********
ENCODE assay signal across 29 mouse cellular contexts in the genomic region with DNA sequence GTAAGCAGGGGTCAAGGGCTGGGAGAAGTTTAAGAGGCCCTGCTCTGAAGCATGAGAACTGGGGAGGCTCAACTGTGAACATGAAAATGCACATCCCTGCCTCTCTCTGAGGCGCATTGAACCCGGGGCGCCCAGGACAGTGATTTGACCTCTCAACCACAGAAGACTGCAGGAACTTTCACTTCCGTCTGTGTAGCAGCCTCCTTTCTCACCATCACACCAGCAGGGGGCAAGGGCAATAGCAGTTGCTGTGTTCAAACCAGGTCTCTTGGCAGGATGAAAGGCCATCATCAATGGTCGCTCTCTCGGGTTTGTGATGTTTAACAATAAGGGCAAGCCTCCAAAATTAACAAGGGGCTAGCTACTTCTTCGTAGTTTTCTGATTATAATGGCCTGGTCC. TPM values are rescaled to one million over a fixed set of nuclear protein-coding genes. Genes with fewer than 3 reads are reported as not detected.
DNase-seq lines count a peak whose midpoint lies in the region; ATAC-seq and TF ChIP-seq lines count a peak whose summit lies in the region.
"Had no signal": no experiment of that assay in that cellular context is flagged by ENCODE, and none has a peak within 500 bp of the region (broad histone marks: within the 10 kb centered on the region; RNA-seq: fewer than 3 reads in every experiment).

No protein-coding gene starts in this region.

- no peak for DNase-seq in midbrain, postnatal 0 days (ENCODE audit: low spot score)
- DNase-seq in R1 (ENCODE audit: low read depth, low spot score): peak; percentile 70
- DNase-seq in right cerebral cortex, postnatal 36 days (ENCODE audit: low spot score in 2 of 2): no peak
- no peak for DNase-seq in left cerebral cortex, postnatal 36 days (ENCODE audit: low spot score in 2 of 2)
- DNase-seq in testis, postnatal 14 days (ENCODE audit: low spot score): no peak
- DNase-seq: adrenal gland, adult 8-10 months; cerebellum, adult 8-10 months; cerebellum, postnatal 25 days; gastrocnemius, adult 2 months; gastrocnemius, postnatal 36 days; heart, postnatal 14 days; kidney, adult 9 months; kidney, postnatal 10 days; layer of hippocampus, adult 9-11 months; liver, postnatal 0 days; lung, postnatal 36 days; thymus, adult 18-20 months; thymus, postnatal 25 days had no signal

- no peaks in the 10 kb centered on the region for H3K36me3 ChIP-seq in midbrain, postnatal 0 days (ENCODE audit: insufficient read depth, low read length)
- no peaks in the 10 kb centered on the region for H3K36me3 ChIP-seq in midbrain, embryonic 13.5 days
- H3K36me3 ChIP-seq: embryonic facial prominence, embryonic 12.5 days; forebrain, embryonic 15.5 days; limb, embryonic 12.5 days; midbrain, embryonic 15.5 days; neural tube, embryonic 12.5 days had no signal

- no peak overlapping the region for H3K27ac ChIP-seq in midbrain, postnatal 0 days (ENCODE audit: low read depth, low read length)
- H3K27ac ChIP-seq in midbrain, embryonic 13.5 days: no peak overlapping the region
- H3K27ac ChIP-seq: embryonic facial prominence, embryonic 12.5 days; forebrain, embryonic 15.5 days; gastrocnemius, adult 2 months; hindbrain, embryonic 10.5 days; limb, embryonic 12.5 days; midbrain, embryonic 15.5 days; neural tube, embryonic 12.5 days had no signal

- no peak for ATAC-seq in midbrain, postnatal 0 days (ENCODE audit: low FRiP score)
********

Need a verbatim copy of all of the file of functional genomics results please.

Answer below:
ENCODE assay signal across 29 mouse cellular contexts in the genomic region with DNA sequence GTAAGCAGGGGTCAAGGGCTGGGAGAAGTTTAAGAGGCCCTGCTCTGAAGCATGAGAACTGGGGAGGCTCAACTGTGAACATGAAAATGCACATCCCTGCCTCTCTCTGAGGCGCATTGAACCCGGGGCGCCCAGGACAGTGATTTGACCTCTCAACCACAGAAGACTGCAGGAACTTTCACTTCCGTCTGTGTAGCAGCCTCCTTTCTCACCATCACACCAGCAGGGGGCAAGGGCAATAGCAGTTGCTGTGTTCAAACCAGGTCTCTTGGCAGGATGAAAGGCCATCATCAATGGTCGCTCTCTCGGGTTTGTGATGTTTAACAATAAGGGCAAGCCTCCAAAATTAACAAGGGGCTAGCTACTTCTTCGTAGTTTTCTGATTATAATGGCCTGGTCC. TPM values are rescaled to one million over a fixed set of nuclear protein-coding genes. Genes with fewer than 3 reads are reported as not detected.
DNase-seq lines count a peak whose midpoint lies in the region; ATAC-seq and TF ChIP-seq lines count a peak whose summit lies in the region.
"Had no signal": no experiment of that assay in that cellular context is flagged by ENCODE, and none has a peak within 500 bp of the region (broad histone marks: within the 10 kb centered on the region; RNA-seq: fewer than 3 reads in every experiment).

No protein-coding gene starts in this region.

- no peak for DNase-seq in midbrain, postnatal 0 days (ENCODE audit: low spot score)
- DNase-seq in R1 (ENCODE audit: low read depth, low spot score): peak; percentile 70
- DNase-seq in right cerebral cortex, postnatal 36 days (ENCODE audit: low spot score in 2 of 2): no peak
- no peak for DNase-seq in left cerebral cortex, postnatal 36 days (ENCODE audit: low spot score in 2 of 2)
- DNase-seq in testis, postnatal 14 days (ENCODE audit: low spot score): no peak
- DNase-seq: adrenal gland, adult 8-10 months; cerebellum, adult 8-10 months; cerebellum, postnatal 25 days; gastrocnemius, adult 2 months; gastrocnemius, postnatal 36 days; heart, postnatal 14 days; kidney, adult 9 months; kidney, postnatal 10 days; layer of hippocampus, adult 9-11 months; liver, postnatal 0 days; lung, postnatal 36 days; thymus, adult 18-20 months; thymus, postnatal 25 days had no signal

- no peaks in the 10 kb centered on the region for H3K36me3 ChIP-seq in midbrain, postnatal 0 days (ENCODE audit: insufficient read depth, low read length)
- no peaks in the 10 kb centered on the region for H3K36me3 ChIP-seq in midbrain, embryonic 13.5 days
- H3K36me3 ChIP-seq: embryonic facial prominence, embryonic 12.5 days; forebrain, embryonic 15.5 days; limb, embryonic 12.5 days; midbrain, embryonic 15.5 days; neural tube, embryonic 12.5 days had no signal

- no peak overlapping the region for H3K27ac ChIP-seq in midbrain, postnatal 0 days (ENCODE audit: low read depth, low read length)
- H3K27ac ChIP-seq in midbrain, embryonic 13.5 days: no peak overlapping the region
- H3K27ac ChIP-seq: embryonic facial prominence, embryonic 12.5 days; forebrain, embryonic 15.5 days; gastrocnemius, adult 2 months; hindbrain, embryonic 10.5 days; limb, embryonic 12.5 days; midbrain, embryonic 15.5 days; neural tube, embryonic 12.5 days had no signal

- no peak for ATAC-seq in midbrain, postnatal 0 days (ENCODE audit: low FRiP score)